In 1986, Philip Albright made an unlikely freshman at Temple University Ambler.
“I had my degree in Civil Engineering from Stanford and was moving toward retirement, or at least winding down. I felt that if I could complete the two-year degree in Landscape Design, there was no four-year degree then, I’d make a half-baked landscape architect,” he said with a laugh. “My mother was an avid gardener. Growing up during World War II, we had a victory garden and I always loved gardening.”
Albright, a Skippack resident, had the intention of involving himself in design work during his retirement. Of course even the best plans don’t always work out as expected.
“All of my outside activities have taken up most of my time for 30 years,” he said. “I’m not one to sit still for very long. I enjoy getting things done.”
He and his wife Barbara’s idea of “getting things done” has been to involve themselves in countless community organizations and charities, selflessly giving their time to brighten the lives of others and enhance the community in general.
After decades of support to the Amber Arboretum of Temple University and the Ambler Campus, Albright is establishing a donor challenge that he is sure that the campus community — faculty, staff, alumni, students and friends — will rise to the occasion and meet. The $25,000 matching challenge, supporting the Ambler Arboretum, will continue through 2018. Any donations to the Arboretum this year will be doubled thanks to this challenge!
“There are individuals that have taken a great interest in the campus, who want it to succeed and thrive. There are a lot of people who put in a great deal of time and effort into Ambler and it’s worth it,” said Albright, founding Chair of the Ambler Arboretum Advisory Committee and a former chair of the Ambler Campus Board of Visitors. “When other people see that there are individuals willing to do what they can to support the campus — and when they see the results of their efforts — hopefully it inspires them into action as well.”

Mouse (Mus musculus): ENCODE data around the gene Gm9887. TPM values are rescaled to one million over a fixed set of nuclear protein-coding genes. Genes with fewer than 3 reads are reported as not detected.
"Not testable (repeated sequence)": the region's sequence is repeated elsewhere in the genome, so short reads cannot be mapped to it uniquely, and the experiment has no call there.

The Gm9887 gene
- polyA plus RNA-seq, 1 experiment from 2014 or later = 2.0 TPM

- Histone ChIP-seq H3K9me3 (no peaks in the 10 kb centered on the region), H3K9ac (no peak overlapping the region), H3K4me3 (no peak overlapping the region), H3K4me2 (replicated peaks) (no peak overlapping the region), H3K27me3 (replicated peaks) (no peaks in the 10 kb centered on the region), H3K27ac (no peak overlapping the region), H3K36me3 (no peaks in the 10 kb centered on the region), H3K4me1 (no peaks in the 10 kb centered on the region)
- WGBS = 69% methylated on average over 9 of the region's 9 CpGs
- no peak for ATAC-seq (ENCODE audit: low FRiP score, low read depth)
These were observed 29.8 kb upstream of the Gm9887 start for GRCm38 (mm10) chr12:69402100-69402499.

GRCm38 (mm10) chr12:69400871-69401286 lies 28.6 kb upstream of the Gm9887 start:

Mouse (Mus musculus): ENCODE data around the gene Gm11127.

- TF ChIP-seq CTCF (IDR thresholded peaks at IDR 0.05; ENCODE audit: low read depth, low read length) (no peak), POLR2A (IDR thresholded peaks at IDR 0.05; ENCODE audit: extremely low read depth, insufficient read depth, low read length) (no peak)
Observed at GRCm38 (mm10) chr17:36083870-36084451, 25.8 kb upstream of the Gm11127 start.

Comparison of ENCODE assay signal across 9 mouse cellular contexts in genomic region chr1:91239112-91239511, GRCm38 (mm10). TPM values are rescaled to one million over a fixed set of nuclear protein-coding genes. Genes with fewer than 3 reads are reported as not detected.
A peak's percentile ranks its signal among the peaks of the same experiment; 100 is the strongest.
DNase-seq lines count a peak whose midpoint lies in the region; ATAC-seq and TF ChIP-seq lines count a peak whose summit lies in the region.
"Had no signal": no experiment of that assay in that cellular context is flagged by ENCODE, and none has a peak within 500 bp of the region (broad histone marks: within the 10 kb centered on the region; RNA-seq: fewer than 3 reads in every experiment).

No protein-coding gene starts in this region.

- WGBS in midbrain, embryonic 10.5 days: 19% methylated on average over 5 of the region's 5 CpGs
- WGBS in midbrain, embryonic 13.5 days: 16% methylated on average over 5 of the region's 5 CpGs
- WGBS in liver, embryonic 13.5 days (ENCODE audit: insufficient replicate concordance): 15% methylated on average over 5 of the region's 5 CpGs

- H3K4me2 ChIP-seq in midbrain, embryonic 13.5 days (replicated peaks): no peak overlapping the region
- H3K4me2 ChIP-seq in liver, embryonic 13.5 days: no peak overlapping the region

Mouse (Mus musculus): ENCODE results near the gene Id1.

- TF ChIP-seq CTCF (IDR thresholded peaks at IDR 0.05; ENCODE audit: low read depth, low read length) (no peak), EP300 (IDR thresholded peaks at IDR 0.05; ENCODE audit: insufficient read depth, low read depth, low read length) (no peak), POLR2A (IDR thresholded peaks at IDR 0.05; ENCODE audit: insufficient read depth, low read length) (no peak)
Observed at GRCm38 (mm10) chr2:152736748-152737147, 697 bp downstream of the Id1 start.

Albright, who graduated from Temple with an Associate’s degree in Landscape Design, said it was a love of learning that initially brought him to Temple and he and Barbara Albright’s love of the campus and its gardens that kept them coming back.
“The campus has such tremendous potential. With 187 acres, the Landscape Architecture program, the Aquaponics Lab, the Center (for Sustainable Communities), and the multi-disciplinary research taking place on campus, it has everything in place to become a national center for environmental and sustainable education,” he said. “I think the Arboretum is a real community resource in addition to being an educational tool for the University. Community assets such as this need volunteers — fundraising in particular isn’t easy, but there are people who are willing and able to help; you just need to find them.”
Albright made his first gift to Temple University Ambler in 1987. In 1998, he and Barbara Albright generously supported the maintenance and replanting of the Native Plant Garden, which continues to serve as a teaching tool for both Horticulture students and visitors. The Phil and Barbara Albright Winter Garden was also established in 2008 as the third parterre of the Formal Perennial Gardens. In 2011, Albright Walk, which wends its way through the center of campus, was named in their honor. The Albrights also helped fund the new accessible pathway in the Formal Perennial Garden in 2017.
“You have to find something that you believe in and be willing to put in the time,” Albright said. “I think if you have the time, talent, and means, you can and should have a valuable and significant impact on your community.”
All donations to the Ambler Arboretum general operating fund in 2018 will be matched. To make your donation, visit giving.temple.edu/GiveToAmbler and designate your gift to the Ambler Arboretum. Thank you for your support!